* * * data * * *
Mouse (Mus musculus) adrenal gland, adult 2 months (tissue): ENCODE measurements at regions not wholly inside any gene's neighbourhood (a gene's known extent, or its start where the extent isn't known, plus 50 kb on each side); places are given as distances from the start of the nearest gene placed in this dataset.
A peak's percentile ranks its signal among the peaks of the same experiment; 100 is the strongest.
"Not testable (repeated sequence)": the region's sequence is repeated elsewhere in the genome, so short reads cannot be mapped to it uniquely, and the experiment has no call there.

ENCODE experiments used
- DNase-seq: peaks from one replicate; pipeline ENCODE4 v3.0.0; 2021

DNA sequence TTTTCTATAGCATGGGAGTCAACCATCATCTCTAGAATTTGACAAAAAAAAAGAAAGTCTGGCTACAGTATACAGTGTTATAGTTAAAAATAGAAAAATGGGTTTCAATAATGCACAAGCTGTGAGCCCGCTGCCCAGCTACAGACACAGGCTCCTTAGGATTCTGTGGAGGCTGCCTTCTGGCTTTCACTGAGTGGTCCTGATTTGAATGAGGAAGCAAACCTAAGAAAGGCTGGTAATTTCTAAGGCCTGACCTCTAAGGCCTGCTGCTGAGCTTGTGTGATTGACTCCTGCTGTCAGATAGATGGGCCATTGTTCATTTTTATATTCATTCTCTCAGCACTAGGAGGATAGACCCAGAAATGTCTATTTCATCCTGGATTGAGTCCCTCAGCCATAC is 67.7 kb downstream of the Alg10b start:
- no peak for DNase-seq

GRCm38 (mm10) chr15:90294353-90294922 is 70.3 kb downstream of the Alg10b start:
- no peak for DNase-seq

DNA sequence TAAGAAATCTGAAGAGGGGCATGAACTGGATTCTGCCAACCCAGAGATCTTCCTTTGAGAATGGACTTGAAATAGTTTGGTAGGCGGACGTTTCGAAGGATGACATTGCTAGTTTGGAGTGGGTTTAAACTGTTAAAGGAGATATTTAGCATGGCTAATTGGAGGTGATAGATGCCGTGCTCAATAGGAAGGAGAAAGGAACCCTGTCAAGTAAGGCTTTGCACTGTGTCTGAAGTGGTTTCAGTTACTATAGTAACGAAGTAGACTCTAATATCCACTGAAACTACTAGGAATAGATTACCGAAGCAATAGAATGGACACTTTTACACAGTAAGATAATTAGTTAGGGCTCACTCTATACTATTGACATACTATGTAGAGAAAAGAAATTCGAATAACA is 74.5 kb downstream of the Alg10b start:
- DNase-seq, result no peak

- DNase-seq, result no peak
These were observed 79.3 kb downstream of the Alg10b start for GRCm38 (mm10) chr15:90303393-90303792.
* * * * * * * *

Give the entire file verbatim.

Mouse (Mus musculus) adrenal gland, adult 2 months (tissue): ENCODE measurements at regions not wholly inside any gene's neighbourhood (a gene's known extent, or its start where the extent isn't known, plus 50 kb on each side); places are given as distances from the start of the nearest gene placed in this dataset.
A peak's percentile ranks its signal among the peaks of the same experiment; 100 is the strongest.
"Not testable (repeated sequence)": the region's sequence is repeated elsewhere in the genome, so short reads cannot be mapped to it uniquely, and the experiment has no call there.

ENCODE experiments used
- DNase-seq: peaks from one replicate; pipeline ENCODE4 v3.0.0; 2021

DNA sequence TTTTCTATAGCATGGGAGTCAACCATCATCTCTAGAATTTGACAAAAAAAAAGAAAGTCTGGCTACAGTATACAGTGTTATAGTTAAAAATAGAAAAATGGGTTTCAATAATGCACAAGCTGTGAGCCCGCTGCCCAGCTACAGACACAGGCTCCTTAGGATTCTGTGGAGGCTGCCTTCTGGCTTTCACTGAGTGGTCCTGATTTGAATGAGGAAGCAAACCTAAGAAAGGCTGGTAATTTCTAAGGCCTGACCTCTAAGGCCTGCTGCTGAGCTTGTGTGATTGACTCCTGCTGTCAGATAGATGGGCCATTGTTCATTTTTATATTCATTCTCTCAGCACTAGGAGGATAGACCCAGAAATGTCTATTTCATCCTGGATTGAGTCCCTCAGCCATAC is 67.7 kb downstream of the Alg10b start:
- no peak for DNase-seq

GRCm38 (mm10) chr15:90294353-90294922 is 70.3 kb downstream of the Alg10b start:
- no peak for DNase-seq

DNA sequence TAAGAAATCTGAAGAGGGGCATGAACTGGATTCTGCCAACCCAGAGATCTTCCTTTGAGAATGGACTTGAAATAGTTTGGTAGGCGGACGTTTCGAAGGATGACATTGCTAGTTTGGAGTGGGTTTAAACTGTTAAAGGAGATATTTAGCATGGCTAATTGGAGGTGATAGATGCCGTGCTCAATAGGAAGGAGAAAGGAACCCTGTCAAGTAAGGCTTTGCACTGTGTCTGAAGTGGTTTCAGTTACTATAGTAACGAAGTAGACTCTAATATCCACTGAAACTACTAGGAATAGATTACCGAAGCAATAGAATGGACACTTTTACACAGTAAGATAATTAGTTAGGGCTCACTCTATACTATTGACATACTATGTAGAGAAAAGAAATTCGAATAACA is 74.5 kb downstream of the Alg10b start:
- DNase-seq, result no peak

- DNase-seq, result no peak
These were observed 79.3 kb downstream of the Alg10b start for GRCm38 (mm10) chr15:90303393-90303792.